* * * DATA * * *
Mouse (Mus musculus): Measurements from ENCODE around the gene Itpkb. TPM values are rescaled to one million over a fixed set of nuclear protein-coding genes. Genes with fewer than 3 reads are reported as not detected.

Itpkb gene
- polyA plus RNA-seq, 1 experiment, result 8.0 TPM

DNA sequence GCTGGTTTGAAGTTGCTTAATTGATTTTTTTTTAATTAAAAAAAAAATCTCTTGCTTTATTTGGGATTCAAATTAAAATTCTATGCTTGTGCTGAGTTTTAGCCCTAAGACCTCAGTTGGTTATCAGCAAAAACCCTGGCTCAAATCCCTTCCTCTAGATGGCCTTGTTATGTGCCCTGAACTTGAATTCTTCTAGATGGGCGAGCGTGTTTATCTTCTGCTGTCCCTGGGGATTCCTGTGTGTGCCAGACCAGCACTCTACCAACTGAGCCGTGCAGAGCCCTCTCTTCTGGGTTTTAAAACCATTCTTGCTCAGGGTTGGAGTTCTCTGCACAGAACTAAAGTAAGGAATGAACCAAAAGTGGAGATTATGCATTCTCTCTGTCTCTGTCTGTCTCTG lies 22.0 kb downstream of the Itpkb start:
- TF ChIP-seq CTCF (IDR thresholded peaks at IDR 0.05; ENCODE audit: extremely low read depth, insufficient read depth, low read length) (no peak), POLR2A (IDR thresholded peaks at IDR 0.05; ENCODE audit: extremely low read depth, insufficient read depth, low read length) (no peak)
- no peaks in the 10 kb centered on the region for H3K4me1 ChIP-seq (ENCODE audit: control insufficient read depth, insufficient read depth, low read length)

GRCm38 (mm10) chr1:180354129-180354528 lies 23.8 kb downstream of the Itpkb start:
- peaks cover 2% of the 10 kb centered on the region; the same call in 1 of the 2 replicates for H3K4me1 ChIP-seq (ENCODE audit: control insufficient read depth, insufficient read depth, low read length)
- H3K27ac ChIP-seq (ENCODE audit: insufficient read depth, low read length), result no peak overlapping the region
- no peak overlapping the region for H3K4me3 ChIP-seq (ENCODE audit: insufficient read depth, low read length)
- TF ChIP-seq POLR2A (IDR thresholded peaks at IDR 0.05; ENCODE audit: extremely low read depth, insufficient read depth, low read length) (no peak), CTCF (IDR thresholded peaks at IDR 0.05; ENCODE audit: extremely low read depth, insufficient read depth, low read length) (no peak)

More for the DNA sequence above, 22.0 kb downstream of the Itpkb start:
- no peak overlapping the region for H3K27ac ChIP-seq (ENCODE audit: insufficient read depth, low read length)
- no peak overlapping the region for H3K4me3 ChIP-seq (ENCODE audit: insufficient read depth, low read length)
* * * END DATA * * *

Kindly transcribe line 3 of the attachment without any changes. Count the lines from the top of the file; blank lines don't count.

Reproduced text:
- polyA plus RNA-seq, 1 experiment, result 8.0 TPM